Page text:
• You are learning more about the positions of the molecules from the slow rate of pressure relaxation--- you know that a large fraction of the volume of the gas is mushed near the piston.

This is a classical more-you-know less-you-know statement, that the more precisely you know where the molecules in a gas are, the less precisely you know how fast they are moving (the hotter the gas gets), at constant information (entropy). This is not the Heisenberg uncertainty principle, it is just classical thermodyanamics, and here the knowledge interpretation is exact, because the entropy is a measure of classical knowledge you have about the microstate. The quantum mechanical uncertainty principle is not a statement of ignorance about hidden variables, at least not in any obvious way, so it doesn't have a precise informational interpretation like this does.

• Ok, so question: once the system has cooled off in temperature and reached equilibrium with the surroundings, is the average speed of each molecule the same as it was before being compressed? Commented Dec 7, 2011 at 3:46
• Also, lets imagine that the wall only moves when there are no collisions happening, and that the wall stops for an instant when a ball needs to bounce off it, thus not changing the speed of the ball which loses no energy to the collision. So, now, the volume is small and all the balls have the same speed as before. Now, lets imagine we allow for energy to be lost to collisions. This is where I imagine that the increased temperature comes from because now more balls hit the wall, releasing energy at a higher rate due to more collisions than before. Is this the case? Commented Dec 7, 2011 at 3:51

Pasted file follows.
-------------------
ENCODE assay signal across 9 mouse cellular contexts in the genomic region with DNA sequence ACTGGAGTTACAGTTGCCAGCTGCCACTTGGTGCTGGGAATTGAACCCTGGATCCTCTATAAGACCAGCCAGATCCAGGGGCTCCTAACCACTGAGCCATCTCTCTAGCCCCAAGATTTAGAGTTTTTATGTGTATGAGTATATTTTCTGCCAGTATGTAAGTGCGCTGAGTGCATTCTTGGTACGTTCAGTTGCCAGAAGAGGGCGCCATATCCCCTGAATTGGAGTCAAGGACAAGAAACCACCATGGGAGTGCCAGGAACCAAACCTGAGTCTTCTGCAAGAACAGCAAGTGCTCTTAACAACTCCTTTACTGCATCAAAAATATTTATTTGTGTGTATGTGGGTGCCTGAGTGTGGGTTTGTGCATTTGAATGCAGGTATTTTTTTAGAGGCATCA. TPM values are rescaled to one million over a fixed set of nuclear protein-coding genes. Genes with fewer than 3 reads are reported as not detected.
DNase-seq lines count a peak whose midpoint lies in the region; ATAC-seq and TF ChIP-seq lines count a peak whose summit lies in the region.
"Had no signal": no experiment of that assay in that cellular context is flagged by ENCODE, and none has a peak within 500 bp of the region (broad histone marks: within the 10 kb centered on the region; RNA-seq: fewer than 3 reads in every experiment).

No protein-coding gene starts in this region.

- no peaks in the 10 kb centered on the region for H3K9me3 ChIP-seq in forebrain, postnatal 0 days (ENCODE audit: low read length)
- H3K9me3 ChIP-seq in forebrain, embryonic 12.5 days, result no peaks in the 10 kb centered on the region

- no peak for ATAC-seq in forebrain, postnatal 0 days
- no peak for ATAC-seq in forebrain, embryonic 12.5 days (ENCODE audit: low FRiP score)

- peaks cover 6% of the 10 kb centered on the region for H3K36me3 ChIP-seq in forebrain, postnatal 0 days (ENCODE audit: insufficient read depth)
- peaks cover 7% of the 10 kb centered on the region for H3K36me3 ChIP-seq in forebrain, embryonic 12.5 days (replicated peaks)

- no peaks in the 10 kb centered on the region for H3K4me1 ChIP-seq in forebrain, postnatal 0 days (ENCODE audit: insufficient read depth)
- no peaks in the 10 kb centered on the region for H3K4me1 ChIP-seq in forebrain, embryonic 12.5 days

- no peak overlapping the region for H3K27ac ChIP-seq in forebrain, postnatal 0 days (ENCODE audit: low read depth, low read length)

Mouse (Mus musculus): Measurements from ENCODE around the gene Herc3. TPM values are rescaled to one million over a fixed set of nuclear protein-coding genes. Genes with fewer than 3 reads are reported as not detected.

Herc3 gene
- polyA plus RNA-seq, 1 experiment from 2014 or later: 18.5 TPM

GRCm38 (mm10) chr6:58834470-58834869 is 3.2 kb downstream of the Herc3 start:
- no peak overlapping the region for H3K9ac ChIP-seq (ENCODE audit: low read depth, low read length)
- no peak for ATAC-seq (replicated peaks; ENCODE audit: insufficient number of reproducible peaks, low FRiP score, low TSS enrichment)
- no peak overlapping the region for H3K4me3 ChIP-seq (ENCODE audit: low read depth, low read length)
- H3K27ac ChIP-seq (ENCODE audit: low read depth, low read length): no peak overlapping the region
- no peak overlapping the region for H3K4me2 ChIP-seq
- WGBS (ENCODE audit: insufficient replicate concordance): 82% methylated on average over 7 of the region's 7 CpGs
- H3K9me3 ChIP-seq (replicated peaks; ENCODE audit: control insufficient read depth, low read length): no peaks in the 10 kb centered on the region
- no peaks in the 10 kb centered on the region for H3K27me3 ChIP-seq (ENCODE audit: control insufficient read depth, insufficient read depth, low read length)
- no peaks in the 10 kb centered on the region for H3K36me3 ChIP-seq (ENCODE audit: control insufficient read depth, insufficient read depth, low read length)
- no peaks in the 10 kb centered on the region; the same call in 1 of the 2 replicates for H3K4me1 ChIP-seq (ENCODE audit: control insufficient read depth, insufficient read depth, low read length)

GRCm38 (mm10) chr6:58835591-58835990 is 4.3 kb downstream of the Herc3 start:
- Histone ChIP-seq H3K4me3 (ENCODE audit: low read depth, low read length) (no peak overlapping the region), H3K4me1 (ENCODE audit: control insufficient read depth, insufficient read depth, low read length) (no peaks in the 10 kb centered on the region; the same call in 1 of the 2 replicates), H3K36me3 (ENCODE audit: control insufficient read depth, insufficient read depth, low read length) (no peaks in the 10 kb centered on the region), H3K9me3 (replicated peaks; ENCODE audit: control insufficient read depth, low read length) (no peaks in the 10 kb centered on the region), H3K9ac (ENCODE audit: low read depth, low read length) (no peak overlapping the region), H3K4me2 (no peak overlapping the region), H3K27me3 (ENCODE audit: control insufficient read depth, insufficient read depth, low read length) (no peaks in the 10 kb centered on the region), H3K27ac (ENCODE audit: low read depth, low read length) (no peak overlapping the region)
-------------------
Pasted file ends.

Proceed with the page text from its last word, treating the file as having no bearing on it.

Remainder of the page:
• I think this merits an entirely different question: Do gas molecules in a bigger volume with move at the same speed as gas molecules of the same type in a smaller volume when both volumes have the same temperature? Commented Dec 7, 2011 at 3:53
• First of all I believe that you cant say that the heat has been transferred to the gas molecules because of your work done on the piston, that work is translated into the movement of the piston and that's that. Now if you are saying that the temperature of the 2 volumes are the same then what is your original question?! There is no temperature change! Therefore the gas does not get hot. Commented Dec 7, 2011 at 4:55
• @truskr: I expanded the answer. Commented Dec 7, 2011 at 5:09

temperature is the measure of speed of molecules. when you compress the gas molecules start moving faster, which is the same as saying the temperature increases.

why do molecules start moving faster? there are many ways of explaining this. here's one. when molecules are squeezed into a smaller volume their location is now more certain, it's locked in a smaller space. we seem to get more order and less chaos? this should come at a price, and it does: the molecules resist to being ordered. so they pay back by moving faster. so, in the end there no more order than it was before. the nature resists order.

The reason why a gas heats up when it is compressed into a smaller space, is because the ambient heat that the gas possessed in its original volume, has now been confined to a smaller volume—same amount of heat but now more concentrated—the temperature goes up. When the vessel storing the newly compressed gas cools off to the ambient temperature of its environment, energy in the form of heat is lost to the environment. If the air is now released into the atmosphere, it expands from its compressed state to resume the volume that it previously occupied—except that it can't because it has lost energy. In order for the gas to occupy its original volume, it requires heat from the surrounding environment—which may include your hand, which is why the expanding gas feels cool—it's sucking heat energy from your body.

The gas gets hotter because the energy has no where to go and it must convert into heat. The molecules bounce back and forth with one another creating more and more energy and less space, so the molecules began to compress through the helical rotors.

• Is energy "created"? Commented Apr 26, 2015 at 18:32